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The Honolulu Advertiser
Posted on: Saturday, September 1, 2007

Business card industry booming

By Erin Conroy
Associated Press

Hawaii news photo - The Honolulu Advertiser

Lumyr Derisier of Milton, Mass., shows the business card he designed for himself. Technology has led to such developments as infrared business cards, transferred through personal digital assistants. But some say standard business cards will always be a sign of prestige.

STEVEN SENNE | Associated Press

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BOSTON D.A. Mlynek's double-sided business cards are busy with facts about himself, his military outfitting and equipment company, and his Web site. When turned at an angle, the cards even show a sequence of images of a man in camouflage climbing a boulder.

"Everybody looks at it and hands it back to me," said Mlynek, of Oceanside, Calif. "When I tell them I'm giving it to them, they say, 'Oh wow, I can keep this?' "

The tangible wallet-filler has long been a staple at conventions and cocktail parties, and experts say technology is expanding the function of the business card rather than hindering it. While Treos and BlackBerrys make exchanging contact information simpler than ever, some say there's nothing more personal than a card-in-hand.

Business card printing in the United States is a $1.2 billion industry, according to Gail Nickel-Kailing, an analyst with Business Strategies Etc.

In fact, there is such growing demand for business cards that Framingham-based Staples Inc. last month unveiled its "Business Cards in Minutes," allowing customers to design and print cards in as little as 30 minutes. The standard industry delivery time is three to seven business days.

Graphic designers say consumers are desperate to distinguish themselves with wildly colorful and multi-textured formats, from plastics to linens.

"No matter what you're selling, if it's a product or yourself, business cards are a form of advertising," said Sabatino Andreoni, a Montreal-based graphic designer. "Many people are ordering cards with just a Web site. People are going to type the domain if they really like the card. It then becomes a conduit to something more alive."

Information cards are an ancient tradition, dating to 15th century China. What were then called visiting cards or calling cards were used to introduce the arrival of royalty, and were engraved with elaborate and detailed art.

Today, they are taking new forms, from simply printed to some carrying computer chips that can be plugged into a personal computer to download catalogs or company information.

While infrared business cards, transferred via personal digital assistants, have become increasingly popular, some say the 3 1/2-by-2-inch standards will always be a sign of prestige and good business etiquette.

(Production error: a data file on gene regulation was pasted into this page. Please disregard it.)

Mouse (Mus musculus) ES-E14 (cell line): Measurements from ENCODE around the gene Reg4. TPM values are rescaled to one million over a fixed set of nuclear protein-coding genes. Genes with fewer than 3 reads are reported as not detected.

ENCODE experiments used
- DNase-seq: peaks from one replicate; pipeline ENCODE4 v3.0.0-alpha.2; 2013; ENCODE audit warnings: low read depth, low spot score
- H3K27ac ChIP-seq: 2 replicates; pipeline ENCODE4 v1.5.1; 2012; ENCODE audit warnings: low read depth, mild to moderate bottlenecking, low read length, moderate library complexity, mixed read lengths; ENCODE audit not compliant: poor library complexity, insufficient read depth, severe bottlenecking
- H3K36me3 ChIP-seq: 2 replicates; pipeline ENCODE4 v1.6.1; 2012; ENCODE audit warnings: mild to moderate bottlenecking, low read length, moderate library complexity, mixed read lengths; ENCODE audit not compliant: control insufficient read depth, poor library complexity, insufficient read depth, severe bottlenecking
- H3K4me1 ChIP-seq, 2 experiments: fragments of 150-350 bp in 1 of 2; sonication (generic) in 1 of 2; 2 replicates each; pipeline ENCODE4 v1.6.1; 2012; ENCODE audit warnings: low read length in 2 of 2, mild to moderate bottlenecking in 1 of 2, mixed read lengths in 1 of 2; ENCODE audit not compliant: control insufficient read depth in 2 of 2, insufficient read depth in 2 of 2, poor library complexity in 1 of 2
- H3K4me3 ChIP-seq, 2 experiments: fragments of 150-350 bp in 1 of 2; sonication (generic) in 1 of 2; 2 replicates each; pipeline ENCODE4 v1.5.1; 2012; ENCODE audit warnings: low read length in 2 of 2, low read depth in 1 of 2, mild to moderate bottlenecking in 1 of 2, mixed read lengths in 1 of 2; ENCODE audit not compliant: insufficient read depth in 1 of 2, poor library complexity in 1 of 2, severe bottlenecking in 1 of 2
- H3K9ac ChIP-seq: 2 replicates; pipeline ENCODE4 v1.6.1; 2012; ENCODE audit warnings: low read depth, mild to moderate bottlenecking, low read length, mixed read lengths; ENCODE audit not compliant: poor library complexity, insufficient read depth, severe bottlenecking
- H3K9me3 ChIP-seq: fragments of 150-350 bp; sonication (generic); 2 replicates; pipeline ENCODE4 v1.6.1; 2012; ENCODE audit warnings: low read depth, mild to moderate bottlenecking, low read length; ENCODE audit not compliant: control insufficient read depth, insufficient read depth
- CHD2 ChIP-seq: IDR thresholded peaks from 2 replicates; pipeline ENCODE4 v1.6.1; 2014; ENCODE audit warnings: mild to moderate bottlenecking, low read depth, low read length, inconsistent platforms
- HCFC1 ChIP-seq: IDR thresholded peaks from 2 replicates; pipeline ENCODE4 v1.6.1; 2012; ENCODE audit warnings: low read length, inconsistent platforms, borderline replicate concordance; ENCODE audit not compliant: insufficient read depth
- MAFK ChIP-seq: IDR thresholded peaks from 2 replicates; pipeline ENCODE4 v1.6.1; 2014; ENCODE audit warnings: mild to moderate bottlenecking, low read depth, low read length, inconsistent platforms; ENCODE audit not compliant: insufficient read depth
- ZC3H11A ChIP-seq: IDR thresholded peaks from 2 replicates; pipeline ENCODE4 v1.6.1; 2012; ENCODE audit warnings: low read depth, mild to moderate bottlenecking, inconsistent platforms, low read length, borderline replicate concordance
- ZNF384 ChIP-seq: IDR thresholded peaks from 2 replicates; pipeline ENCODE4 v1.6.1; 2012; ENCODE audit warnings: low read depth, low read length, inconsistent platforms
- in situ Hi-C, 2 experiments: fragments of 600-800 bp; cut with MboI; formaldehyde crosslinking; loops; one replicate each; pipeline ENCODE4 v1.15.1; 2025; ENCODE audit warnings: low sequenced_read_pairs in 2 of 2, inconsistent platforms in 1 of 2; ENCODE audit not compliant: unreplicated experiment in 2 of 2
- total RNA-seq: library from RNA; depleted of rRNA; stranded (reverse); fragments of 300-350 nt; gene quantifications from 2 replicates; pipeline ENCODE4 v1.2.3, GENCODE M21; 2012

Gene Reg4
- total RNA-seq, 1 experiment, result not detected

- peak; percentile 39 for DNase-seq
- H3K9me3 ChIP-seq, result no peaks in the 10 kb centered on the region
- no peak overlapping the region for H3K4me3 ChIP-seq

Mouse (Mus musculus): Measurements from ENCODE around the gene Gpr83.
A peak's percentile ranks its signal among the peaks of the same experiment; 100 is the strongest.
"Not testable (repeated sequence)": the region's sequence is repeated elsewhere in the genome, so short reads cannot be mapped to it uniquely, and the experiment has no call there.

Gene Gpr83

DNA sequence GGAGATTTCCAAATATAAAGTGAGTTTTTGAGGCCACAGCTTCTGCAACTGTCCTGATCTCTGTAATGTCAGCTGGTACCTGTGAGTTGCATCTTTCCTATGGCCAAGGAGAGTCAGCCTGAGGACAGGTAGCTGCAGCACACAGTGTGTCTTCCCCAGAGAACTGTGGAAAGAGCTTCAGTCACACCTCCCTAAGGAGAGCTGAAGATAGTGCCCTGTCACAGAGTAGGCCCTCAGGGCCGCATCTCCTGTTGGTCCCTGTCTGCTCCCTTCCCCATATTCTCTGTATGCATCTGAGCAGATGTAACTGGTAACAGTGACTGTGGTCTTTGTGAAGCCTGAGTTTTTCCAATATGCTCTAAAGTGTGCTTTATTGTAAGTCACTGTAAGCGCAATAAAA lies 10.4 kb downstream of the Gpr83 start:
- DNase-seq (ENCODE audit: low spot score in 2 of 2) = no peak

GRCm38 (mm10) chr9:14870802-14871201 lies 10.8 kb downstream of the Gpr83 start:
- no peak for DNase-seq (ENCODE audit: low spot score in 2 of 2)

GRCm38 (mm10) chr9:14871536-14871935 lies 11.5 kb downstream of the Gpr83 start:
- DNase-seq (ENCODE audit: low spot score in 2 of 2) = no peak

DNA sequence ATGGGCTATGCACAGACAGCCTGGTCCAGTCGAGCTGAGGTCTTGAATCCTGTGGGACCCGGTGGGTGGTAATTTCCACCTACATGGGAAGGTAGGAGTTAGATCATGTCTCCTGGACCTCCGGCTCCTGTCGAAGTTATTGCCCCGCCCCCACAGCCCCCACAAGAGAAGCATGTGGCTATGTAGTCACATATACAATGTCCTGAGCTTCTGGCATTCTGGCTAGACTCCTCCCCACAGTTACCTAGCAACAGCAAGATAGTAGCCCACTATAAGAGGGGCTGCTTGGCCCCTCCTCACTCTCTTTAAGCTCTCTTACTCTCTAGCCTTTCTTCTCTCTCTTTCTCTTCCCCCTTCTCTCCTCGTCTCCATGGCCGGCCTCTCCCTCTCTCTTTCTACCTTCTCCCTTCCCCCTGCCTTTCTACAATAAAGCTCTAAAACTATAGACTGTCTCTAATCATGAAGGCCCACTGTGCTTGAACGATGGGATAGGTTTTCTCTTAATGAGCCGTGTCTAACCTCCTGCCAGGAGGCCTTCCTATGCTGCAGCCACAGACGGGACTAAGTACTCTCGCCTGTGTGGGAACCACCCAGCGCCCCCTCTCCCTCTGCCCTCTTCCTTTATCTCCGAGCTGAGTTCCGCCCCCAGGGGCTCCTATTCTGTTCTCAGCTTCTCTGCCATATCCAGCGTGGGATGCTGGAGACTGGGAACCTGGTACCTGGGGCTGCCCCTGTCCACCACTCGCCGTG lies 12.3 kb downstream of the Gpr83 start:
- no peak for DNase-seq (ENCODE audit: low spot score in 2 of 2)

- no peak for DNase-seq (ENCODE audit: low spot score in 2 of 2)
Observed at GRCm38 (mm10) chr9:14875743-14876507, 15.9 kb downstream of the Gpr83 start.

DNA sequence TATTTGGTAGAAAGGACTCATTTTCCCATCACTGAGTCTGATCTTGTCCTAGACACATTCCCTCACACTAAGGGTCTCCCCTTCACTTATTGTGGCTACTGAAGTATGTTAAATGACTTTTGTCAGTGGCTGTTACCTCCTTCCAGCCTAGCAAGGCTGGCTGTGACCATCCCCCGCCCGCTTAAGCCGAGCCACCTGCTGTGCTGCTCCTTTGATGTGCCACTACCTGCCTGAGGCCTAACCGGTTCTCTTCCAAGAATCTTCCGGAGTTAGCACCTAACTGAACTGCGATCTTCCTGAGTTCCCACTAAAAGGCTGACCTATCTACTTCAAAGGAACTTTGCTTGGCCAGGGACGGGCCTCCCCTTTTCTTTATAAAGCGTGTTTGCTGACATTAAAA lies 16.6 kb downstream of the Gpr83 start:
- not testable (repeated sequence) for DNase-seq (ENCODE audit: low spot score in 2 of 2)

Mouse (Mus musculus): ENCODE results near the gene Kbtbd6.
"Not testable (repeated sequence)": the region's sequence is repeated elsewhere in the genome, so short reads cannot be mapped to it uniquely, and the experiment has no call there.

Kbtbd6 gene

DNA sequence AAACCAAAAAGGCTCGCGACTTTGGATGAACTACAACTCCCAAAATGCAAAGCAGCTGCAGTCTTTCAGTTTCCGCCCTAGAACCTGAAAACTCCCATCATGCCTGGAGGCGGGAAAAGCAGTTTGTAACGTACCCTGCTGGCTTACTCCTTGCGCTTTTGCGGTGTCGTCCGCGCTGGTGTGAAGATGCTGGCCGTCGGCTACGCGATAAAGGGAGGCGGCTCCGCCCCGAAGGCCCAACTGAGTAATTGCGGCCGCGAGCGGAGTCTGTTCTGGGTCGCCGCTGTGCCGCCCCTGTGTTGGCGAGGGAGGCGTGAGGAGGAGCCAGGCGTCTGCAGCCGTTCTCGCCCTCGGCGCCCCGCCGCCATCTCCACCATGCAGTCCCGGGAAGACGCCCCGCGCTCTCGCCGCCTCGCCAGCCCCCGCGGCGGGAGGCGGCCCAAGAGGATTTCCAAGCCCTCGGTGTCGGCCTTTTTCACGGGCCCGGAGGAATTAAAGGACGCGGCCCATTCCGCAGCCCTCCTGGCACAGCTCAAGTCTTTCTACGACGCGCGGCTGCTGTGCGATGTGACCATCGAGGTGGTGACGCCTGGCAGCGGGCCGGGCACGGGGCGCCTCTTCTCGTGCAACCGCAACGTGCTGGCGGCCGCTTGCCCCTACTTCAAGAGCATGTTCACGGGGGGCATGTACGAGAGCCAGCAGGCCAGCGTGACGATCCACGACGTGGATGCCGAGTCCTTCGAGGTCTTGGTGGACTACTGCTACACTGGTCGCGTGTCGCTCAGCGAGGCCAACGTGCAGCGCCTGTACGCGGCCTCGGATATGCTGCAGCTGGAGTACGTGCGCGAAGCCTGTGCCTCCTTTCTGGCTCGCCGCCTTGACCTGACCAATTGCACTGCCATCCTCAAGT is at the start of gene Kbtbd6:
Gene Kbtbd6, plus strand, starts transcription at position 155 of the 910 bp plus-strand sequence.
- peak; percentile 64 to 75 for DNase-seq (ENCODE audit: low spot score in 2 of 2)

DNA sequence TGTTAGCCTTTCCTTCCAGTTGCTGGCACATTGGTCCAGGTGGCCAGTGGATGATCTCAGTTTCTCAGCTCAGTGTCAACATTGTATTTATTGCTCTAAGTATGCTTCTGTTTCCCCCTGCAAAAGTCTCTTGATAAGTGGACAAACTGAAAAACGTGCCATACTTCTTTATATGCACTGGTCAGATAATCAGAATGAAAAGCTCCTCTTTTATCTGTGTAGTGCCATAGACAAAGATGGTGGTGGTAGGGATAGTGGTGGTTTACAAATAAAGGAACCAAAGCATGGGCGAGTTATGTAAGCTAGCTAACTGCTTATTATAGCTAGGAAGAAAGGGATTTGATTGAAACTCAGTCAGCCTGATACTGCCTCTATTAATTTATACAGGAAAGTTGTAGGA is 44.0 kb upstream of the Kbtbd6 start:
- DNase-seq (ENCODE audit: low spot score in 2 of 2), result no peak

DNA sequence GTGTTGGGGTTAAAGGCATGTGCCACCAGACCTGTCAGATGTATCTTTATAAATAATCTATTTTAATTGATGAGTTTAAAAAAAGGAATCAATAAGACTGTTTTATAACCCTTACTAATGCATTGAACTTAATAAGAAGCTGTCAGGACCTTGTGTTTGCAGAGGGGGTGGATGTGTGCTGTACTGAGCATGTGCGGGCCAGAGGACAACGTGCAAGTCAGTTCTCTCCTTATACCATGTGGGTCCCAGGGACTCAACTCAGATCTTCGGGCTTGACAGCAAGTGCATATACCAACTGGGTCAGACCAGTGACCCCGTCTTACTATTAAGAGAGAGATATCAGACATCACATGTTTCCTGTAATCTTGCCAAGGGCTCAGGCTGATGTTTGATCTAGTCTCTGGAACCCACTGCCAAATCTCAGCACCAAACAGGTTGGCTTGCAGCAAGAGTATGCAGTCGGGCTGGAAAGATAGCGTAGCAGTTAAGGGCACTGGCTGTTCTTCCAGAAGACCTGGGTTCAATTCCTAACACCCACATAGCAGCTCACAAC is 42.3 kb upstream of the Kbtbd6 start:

"It is a symbol handed from one person to another," said Ganesan Shankaranarayanan, a professor of information systems at Boston University School of Management. "You're supposed to take the card and examine it for texture, color, look and feel. It would be impolite to just stick it in your pocket."

In China and Japan, people are expected to receive a business card with both hands, read it immediately and praise the card's qualities, Shankaranarayanan said. In Korea, every employee in a company has business cards, including janitors.

Dan Ariely, who teaches behavioral economics at the Massachusetts Institute of Technology, said business cards are necessary to remember who you've met and why they are important. It isn't likely an electronic message will serve the same purpose, he said.

"When people introduce themselves, they usually don't say what their title is," Ariely said. "When you are sitting with 10 people, you need a card to remember names and who you should be paying more attention to. This is especially true with globalization, as more people are traveling to other countries for business."

But business cards are no longer limited to white-collar businessmen, according to Rob Schlacter, Staples vice president. In Staples' Los Angeles stores especially, a large portion of the cards designed are "social cards" and "dating cards."

"Customers are creating cards for the nightclub dating scene, as a way to give vital statistics about themselves," Schlacter said. "We also had a high school student come in and make a MySpace card. Within a day or two, 40 other MySpace kids came in to do the same card."

When 18-year-old Josh Burke of Easthampton, Mass., meets girls, he can't stand scrambling for a pen and paper. So the aspiring comic book writer hands them his business card that includes his e-mail address, MySpace link and title: Visionary Genius.

"If you meet a girl, rather than being clumsy, you give them your card and try to act like you know what you're doing," he said. "It gives an impression."